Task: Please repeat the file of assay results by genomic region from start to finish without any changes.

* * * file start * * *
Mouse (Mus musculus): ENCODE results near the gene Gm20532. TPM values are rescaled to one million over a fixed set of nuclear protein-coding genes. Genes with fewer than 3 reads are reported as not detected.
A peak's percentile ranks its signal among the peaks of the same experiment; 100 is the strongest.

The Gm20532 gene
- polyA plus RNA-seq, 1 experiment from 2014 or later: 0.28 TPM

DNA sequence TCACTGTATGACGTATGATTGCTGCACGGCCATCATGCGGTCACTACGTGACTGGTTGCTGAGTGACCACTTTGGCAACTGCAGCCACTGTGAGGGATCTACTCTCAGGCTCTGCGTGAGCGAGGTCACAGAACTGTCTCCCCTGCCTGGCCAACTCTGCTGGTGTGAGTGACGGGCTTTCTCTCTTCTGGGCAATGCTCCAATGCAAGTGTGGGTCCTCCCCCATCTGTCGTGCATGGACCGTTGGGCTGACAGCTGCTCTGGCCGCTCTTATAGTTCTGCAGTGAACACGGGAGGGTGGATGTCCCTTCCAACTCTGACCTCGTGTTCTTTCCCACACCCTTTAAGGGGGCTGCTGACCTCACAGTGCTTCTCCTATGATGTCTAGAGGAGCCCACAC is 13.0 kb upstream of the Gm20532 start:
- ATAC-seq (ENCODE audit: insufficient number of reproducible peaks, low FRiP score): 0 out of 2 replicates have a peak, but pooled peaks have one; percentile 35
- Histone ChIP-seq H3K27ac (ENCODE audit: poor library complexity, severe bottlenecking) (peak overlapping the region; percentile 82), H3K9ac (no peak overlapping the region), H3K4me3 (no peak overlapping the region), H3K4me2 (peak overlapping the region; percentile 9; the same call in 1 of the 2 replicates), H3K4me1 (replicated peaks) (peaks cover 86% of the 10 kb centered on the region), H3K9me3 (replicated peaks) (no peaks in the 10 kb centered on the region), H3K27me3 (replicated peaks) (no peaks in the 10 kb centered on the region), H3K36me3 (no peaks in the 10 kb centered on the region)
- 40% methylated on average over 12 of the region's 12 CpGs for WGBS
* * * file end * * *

Mouse (Mus musculus): ENCODE results near the gene Gm20532. TPM values are rescaled to one million over a fixed set of nuclear protein-coding genes. Genes with fewer than 3 reads are reported as not detected.
A peak's percentile ranks its signal among the peaks of the same experiment; 100 is the strongest.

The Gm20532 gene
- polyA plus RNA-seq, 1 experiment from 2014 or later: 0.28 TPM

DNA sequence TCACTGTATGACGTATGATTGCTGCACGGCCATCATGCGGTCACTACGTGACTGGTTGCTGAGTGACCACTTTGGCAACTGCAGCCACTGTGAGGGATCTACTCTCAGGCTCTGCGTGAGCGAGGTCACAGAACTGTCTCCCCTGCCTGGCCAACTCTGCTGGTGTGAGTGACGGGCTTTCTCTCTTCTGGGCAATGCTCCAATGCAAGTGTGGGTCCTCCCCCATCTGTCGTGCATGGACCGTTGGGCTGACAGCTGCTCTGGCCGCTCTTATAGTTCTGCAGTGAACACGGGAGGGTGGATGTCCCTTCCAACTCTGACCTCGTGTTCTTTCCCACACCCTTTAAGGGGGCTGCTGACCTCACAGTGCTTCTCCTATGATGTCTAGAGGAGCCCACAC is 13.0 kb upstream of the Gm20532 start:
- ATAC-seq (ENCODE audit: insufficient number of reproducible peaks, low FRiP score): 0 out of 2 replicates have a peak, but pooled peaks have one; percentile 35
- Histone ChIP-seq H3K27ac (ENCODE audit: poor library complexity, severe bottlenecking) (peak overlapping the region; percentile 82), H3K9ac (no peak overlapping the region), H3K4me3 (no peak overlapping the region), H3K4me2 (peak overlapping the region; percentile 9; the same call in 1 of the 2 replicates), H3K4me1 (replicated peaks) (peaks cover 86% of the 10 kb centered on the region), H3K9me3 (replicated peaks) (no peaks in the 10 kb centered on the region), H3K27me3 (replicated peaks) (no peaks in the 10 kb centered on the region), H3K36me3 (no peaks in the 10 kb centered on the region)
- 40% methylated on average over 12 of the region's 12 CpGs for WGBS